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UMB Embraces Interprofessional Education

Interprofessional education (IPE), a priority at UMB since the arrival of Jay A. Perman, MD, as president, reached new heights in 2013 with the formation of the Center for Interprofessional Education and the launch of UMB’s first IPE Day (see the video).

The center “will serve as a resource and as a connector” for IPE initiatives across UMB, says Jane M. Kirschling, PhD, RN, FAAN, who, in addition to being the center’s director and University director of IPE, is dean of the University of Maryland School of Nursing. The center will advance Perman’s vision for preparing all UMB students to providehigh-quality, affordable health care and human services within a team-based model. Kirschling’s co-directors include Heather Congdon, PharmD, CACP, CDE, assistant dean for the School of Pharmacy at the Universities at Shady Grove; David Mallott, MD, associate dean for medical education, School of Medicine; and Edward Pecukonis, PhD, MSW, associate professor, School of Social Work.

Formation of the center was announced at IPE Day in April 2013 (see the video), when 309 health and human services students and 114 faculty gathered to form multidisciplinary teams to tackle complex scenarios such as “Crossing the Line,” a case staged at the School of Dentistry in which a child’s broken teeth may be a clue to child abuse. When the overall group reconvened at the end of the day, compliments flow ed about team members from other schools, including “pharmacy students knew everything.”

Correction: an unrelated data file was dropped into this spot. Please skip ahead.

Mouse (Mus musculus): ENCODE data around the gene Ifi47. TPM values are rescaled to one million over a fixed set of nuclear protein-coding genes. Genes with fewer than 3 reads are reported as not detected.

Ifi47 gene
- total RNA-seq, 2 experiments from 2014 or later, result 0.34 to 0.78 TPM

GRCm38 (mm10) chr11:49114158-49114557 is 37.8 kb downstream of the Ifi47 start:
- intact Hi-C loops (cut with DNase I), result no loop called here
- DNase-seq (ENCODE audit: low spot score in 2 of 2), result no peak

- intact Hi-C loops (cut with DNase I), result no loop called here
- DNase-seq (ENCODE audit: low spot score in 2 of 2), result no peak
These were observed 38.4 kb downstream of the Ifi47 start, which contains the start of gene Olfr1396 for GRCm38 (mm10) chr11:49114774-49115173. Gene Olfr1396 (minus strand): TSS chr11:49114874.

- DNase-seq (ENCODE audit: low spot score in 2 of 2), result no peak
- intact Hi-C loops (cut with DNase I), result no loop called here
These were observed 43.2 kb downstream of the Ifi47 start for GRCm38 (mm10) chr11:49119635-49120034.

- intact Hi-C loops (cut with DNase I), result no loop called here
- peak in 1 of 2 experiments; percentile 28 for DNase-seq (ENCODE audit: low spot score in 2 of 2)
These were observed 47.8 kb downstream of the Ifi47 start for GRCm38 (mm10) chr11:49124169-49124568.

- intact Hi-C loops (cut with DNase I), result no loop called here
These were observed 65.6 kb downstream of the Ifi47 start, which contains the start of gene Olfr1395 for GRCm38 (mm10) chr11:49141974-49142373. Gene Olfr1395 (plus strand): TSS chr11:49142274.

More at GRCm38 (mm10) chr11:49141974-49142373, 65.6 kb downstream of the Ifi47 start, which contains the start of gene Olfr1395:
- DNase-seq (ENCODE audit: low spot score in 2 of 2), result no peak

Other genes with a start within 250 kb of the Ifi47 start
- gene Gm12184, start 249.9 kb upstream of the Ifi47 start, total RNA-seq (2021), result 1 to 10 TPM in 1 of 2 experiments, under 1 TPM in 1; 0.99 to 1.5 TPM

IPE Day was planned by members of an IPE task force formed by Perman in December 2010 when he and Elsie Stines, MS, CPNP, explained the concept at a campuswide presentation titled “ ‘We’: Interprofessionalism in Healthcare Education and Delivery.” The task force, which grew to include 15 leaders from across UMB and now has been folded into the Center for IPE, did yeoman’s work exploring IPE on campus and preparing recommendations for Perman. In addition, faculty and students from across the University are engaged in IPE initiatives that support health profession, social work, and law students learning “about, from, and with each other to enable effective collaboration and improve health outcomes,” says Kirschling, quoting the World Health Organization.

Health fairs and interprofessional Critical Care Simulation exercises have emerged, as well as an annual Interprofessional Patient Management Competition, where teams of students representing UMB’s schools pool their knowledge to devise a treatment strategy for a hypothetical patient whose case presents complex medical as well as legal issues. Perman, a pediatric gastroenterologist, was the catalyst for the IPE program with his President’s Clinic, which grew out of the Dean’s Clinic he held previously as head of the University of Kentucky College of Medicine. He and Stines, a pediatric nurse practitioner, join rotating groups of students selected to represent all the schools each week to personally demonstrate team based care while treating young University of Maryland Medical Center patients.